However, it is difficult to make progress on this front under the auspices of copyright. The Copyright Act is structurally antagonistic to the principle characteristics of indigenous cultural property and traditional knowledge, namely they lack specific authorship (which is key to claiming ownership under the Act) and may date back to antiquity (which invariably places them in what is considered the public domain*).

As we wrestle with the intricacies of this challenge, there are other ways to show support and facilitate more respectful use of Indigenous materials.

In July 2016, An Open Licensing Scheme for Traditional Knowledge was jointly put forward by the Canadian Internet Policy & Public Interest Clinic (University of Ottawa) and the Geomatics and Cartographic Research Centre (Carleton University). The scheme “aims to give Indigenous communities new tools to exert control over their traditional knowledge [and] clarify expectations of those seeking licensing rights and other downstream uses (8).”

Modeled in the fashion of Creative Commons licenses, where a visual label indicates the creator’s wishes in terms of subsequent use, the researchers revealed a slate of possible labels including: Give Back / Reciprocity; Community Consent, Use-Based / Noncommercial; Education and Research Only; etc.  They also drew attention to two other similar, active, operations with respect to labels as a means of communication: the Mukurtu Project and its sister organization Local Contexts. While communication cannot guarantee respect for the wishes of Indigenous communities, it is a starting point.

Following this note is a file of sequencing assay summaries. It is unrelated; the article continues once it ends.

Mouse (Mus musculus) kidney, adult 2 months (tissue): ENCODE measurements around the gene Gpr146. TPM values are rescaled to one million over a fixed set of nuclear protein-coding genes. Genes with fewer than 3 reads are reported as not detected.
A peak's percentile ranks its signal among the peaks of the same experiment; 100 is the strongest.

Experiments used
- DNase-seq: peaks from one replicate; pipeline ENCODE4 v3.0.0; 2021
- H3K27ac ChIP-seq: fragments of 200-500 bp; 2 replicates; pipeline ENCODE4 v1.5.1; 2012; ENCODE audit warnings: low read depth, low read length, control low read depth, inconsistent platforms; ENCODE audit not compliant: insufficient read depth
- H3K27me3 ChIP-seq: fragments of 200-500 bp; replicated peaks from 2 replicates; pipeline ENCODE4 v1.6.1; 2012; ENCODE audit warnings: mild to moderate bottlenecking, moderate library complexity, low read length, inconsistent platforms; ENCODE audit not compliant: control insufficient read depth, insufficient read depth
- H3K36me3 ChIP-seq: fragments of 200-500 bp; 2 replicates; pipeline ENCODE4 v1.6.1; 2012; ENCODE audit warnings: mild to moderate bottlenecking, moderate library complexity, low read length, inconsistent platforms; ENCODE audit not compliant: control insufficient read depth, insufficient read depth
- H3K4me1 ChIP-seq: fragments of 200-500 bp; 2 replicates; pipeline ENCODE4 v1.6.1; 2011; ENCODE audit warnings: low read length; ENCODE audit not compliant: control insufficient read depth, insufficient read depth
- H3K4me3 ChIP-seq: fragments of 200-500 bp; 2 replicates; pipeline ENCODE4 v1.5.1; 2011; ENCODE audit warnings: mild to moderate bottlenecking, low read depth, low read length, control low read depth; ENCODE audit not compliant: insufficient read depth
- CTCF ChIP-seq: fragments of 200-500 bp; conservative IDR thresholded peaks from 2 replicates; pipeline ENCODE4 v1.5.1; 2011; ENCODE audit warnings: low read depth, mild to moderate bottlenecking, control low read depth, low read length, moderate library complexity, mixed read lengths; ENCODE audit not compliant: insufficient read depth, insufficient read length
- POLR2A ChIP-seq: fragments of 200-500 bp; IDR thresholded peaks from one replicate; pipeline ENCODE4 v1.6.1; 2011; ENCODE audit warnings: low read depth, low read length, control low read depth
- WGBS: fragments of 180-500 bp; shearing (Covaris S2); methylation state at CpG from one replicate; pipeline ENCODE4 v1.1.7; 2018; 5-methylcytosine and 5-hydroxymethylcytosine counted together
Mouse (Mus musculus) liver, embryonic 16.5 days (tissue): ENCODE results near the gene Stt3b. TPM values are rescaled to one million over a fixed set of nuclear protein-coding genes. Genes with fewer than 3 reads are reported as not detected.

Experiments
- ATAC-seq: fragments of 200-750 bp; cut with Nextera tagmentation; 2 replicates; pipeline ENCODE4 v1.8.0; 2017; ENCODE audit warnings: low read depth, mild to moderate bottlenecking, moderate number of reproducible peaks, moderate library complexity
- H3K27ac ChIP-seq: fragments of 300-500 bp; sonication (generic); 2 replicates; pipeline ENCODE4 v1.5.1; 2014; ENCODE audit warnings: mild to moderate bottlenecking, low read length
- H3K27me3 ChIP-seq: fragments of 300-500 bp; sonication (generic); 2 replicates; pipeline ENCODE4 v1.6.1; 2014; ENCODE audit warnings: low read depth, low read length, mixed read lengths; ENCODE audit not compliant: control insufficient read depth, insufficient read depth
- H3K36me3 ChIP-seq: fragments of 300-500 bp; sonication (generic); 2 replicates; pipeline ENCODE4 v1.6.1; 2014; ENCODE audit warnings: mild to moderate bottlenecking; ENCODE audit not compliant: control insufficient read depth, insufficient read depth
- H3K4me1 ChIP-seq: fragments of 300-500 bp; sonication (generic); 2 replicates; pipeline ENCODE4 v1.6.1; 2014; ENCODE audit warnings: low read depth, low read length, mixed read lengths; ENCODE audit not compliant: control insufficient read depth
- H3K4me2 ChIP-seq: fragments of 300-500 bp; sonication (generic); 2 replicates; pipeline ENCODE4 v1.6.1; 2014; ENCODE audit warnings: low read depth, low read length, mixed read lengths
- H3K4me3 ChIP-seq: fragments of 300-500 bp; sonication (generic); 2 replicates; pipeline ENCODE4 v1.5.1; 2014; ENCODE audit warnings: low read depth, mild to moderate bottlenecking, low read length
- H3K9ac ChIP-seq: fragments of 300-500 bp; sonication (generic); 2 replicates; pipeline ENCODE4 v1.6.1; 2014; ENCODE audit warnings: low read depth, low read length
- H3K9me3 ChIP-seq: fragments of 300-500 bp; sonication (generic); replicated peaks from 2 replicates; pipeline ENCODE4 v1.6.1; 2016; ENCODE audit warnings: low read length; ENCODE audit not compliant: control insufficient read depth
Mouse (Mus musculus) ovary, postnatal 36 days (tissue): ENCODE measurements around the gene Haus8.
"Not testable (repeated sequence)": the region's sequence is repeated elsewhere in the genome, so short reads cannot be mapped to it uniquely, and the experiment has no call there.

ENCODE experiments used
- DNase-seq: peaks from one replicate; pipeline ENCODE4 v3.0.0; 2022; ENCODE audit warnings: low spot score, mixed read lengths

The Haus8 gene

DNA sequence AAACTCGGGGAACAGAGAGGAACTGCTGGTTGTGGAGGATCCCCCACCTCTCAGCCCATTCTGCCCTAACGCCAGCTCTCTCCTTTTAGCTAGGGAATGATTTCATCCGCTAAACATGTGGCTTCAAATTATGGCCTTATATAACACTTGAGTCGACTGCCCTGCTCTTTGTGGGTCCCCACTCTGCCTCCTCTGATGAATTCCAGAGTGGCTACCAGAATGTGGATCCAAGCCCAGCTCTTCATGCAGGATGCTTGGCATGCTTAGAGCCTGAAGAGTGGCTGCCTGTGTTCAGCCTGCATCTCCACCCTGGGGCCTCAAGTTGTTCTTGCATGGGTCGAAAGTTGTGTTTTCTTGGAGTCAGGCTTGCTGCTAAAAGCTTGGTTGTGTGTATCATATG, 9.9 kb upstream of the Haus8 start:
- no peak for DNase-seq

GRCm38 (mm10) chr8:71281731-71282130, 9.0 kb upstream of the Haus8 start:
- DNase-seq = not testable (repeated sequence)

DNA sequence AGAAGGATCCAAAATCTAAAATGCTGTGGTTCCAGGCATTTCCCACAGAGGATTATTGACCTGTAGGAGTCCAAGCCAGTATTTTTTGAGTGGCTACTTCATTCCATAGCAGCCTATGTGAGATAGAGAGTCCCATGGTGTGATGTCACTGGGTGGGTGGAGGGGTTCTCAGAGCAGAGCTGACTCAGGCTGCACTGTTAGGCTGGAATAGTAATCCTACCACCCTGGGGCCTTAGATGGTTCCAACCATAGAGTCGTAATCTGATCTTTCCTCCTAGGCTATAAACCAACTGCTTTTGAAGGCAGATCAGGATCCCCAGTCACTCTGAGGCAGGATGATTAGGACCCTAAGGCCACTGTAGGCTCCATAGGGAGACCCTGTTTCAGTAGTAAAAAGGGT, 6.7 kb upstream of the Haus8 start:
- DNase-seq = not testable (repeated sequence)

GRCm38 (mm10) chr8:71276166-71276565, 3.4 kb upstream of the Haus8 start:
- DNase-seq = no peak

In addition, Canadians could consider that Indigenous paradigms about creative endeavor are more akin to the creative process, than modern insistence that creativity is an individual exercise and that property is strictly private. My research looks at the overlap of Indigenous paradigms with Canadian copyright law — not in terms of the specificity of legal language, but in the processes that underwrite and shape creativity itself.

To be clear, when I use the phrase Indigenous paradigms, I am not suggesting a uniformity of thought, tradition or law, across the many Indigenous communities situated within Canada. Rather, the phrase is an attempt to describe a different approach to creativity and property than that which followed in the wake of Judeo-Christian theological teachings or (for the more secular minded) the writings of John Locke. Modern conceptions of intellectual property are rooted in assumptions about property itself – chief among them, the misconception that a right of property is absolute in its control and capacity to exclude others. (Even the most treasured property – land – is subject to measures deemed essential to the public good: building codes, zoning divisions, environmental laws, etc.)

All music, art, poetry and literature are creative outcomes via time immemorial communities of musicians, artists, poets and writers. This is hardly a revelation; Northrop Frye’s words have been with us for over sixty years: “Poetry can only be made from other poems, novels from other novels. All this was much clearer, before the assimilation of literature to private enterprise concealed so many of the facts of criticism.”